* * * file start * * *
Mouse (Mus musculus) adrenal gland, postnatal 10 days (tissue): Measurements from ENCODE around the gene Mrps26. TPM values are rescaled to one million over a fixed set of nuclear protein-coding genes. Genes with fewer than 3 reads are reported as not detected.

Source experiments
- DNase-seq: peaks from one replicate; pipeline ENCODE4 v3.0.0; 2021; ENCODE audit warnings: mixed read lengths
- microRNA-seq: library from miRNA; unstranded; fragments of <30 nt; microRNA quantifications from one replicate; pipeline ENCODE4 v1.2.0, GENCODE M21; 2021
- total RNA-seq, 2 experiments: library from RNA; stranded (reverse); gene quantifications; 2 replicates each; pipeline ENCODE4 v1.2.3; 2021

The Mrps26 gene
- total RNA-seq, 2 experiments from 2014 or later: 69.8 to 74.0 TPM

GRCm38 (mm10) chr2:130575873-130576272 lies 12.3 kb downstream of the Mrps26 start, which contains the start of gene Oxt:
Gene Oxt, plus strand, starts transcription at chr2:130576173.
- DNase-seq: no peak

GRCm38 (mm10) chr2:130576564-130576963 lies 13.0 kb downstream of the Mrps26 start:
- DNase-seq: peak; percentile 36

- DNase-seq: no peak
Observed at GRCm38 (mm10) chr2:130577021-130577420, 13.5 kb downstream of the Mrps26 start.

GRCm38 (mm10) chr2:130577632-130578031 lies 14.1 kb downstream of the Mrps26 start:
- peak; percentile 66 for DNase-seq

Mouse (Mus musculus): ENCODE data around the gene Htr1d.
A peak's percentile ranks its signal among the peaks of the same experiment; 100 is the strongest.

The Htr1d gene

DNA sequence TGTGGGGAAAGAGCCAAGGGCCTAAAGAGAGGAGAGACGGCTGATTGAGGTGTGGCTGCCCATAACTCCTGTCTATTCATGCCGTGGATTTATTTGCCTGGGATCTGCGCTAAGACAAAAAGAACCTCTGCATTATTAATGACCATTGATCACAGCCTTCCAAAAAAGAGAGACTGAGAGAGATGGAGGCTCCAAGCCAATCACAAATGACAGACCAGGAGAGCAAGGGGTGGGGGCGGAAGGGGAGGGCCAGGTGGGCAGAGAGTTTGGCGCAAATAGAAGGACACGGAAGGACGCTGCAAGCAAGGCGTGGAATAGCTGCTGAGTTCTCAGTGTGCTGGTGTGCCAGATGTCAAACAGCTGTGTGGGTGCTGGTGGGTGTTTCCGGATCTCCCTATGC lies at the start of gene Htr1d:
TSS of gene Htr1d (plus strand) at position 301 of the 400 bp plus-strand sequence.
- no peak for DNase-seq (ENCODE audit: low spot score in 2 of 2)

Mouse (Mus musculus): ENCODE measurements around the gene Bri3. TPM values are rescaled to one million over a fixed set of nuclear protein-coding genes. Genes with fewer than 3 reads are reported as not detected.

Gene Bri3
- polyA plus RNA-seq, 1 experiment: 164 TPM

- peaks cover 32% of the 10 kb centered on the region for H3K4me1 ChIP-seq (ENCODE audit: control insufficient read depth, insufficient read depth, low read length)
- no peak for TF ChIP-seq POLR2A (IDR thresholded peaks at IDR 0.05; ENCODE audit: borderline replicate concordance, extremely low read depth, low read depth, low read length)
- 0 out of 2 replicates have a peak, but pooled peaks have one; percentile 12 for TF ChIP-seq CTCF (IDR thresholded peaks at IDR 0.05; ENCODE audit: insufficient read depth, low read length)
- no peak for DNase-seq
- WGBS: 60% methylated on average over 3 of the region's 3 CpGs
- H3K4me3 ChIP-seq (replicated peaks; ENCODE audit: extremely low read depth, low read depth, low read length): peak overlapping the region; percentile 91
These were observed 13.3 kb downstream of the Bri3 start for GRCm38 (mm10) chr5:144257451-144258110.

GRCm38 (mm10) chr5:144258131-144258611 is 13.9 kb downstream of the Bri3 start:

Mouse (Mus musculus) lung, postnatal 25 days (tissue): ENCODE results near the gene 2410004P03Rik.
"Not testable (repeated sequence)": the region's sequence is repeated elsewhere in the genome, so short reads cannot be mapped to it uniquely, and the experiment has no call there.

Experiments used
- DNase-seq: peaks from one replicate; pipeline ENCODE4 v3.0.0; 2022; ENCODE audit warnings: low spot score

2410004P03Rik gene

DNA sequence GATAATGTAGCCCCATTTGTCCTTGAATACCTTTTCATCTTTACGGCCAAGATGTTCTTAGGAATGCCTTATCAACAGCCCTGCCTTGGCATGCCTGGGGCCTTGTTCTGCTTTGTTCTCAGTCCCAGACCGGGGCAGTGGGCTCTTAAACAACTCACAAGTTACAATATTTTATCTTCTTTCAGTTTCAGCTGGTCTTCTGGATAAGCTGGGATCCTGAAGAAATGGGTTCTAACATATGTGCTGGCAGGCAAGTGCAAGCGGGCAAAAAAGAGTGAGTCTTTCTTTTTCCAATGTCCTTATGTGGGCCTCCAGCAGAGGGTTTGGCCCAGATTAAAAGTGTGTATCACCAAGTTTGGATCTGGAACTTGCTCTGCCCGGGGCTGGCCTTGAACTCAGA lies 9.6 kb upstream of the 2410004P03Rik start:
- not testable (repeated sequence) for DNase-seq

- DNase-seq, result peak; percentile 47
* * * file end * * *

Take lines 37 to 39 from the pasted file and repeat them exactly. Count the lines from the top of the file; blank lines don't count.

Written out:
- DNase-seq: peaks from one replicate; pipeline ENCODE4 v3.0.0; 2022; ENCODE audit warnings: low spot score

2410004P03Rik gene

DNA sequence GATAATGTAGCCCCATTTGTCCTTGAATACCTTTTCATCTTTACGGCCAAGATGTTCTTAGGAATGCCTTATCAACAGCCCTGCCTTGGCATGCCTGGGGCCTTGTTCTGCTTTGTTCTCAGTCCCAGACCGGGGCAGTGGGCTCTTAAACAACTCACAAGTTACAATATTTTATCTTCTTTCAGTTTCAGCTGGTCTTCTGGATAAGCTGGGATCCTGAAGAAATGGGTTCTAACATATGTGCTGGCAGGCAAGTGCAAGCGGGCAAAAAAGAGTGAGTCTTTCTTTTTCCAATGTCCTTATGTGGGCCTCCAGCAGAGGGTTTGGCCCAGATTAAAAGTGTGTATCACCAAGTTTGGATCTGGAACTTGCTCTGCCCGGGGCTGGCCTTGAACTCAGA lies 9.6 kb upstream of the 2410004P03Rik start: